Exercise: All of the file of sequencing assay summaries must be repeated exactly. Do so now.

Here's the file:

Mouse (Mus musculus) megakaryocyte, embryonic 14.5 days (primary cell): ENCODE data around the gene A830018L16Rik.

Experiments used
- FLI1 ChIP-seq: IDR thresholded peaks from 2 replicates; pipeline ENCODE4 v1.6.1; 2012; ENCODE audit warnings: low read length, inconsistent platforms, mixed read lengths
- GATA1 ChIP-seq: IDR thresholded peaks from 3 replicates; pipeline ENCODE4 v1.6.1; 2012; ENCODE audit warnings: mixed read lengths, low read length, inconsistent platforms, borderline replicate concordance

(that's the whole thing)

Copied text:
Mouse (Mus musculus) megakaryocyte, embryonic 14.5 days (primary cell): ENCODE data around the gene A830018L16Rik.

Experiments used
- FLI1 ChIP-seq: IDR thresholded peaks from 2 replicates; pipeline ENCODE4 v1.6.1; 2012; ENCODE audit warnings: low read length, inconsistent platforms, mixed read lengths
- GATA1 ChIP-seq: IDR thresholded peaks from 3 replicates; pipeline ENCODE4 v1.6.1; 2012; ENCODE audit warnings: mixed read lengths, low read length, inconsistent platforms, borderline replicate concordance